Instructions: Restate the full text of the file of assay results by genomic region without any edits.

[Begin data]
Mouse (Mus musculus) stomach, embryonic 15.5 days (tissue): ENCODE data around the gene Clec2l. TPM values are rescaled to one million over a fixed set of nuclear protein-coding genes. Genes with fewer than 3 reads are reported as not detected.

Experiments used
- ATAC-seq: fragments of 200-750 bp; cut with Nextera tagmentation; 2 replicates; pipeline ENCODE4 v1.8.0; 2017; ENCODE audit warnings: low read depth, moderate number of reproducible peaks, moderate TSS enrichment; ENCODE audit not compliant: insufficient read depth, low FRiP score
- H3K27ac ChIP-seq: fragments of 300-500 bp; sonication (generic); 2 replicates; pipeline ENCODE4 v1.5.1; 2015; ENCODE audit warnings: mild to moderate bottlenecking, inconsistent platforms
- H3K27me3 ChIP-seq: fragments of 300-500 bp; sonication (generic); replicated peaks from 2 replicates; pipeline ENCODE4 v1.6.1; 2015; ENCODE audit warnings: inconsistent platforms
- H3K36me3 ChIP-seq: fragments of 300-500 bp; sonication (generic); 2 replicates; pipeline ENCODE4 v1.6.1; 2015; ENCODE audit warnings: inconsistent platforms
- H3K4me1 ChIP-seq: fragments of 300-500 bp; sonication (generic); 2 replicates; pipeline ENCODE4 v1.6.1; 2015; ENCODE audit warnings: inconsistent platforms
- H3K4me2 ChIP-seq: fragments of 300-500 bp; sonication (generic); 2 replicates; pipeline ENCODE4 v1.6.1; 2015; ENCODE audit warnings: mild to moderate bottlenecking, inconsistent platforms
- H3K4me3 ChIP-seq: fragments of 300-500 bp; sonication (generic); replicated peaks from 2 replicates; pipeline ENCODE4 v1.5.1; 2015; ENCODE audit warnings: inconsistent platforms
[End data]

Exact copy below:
Mouse (Mus musculus) stomach, embryonic 15.5 days (tissue): ENCODE data around the gene Clec2l. TPM values are rescaled to one million over a fixed set of nuclear protein-coding genes. Genes with fewer than 3 reads are reported as not detected.

Experiments used
- ATAC-seq: fragments of 200-750 bp; cut with Nextera tagmentation; 2 replicates; pipeline ENCODE4 v1.8.0; 2017; ENCODE audit warnings: low read depth, moderate number of reproducible peaks, moderate TSS enrichment; ENCODE audit not compliant: insufficient read depth, low FRiP score
- H3K27ac ChIP-seq: fragments of 300-500 bp; sonication (generic); 2 replicates; pipeline ENCODE4 v1.5.1; 2015; ENCODE audit warnings: mild to moderate bottlenecking, inconsistent platforms
- H3K27me3 ChIP-seq: fragments of 300-500 bp; sonication (generic); replicated peaks from 2 replicates; pipeline ENCODE4 v1.6.1; 2015; ENCODE audit warnings: inconsistent platforms
- H3K36me3 ChIP-seq: fragments of 300-500 bp; sonication (generic); 2 replicates; pipeline ENCODE4 v1.6.1; 2015; ENCODE audit warnings: inconsistent platforms
- H3K4me1 ChIP-seq: fragments of 300-500 bp; sonication (generic); 2 replicates; pipeline ENCODE4 v1.6.1; 2015; ENCODE audit warnings: inconsistent platforms
- H3K4me2 ChIP-seq: fragments of 300-500 bp; sonication (generic); 2 replicates; pipeline ENCODE4 v1.6.1; 2015; ENCODE audit warnings: mild to moderate bottlenecking, inconsistent platforms
- H3K4me3 ChIP-seq: fragments of 300-500 bp; sonication (generic); replicated peaks from 2 replicates; pipeline ENCODE4 v1.5.1; 2015; ENCODE audit warnings: inconsistent platforms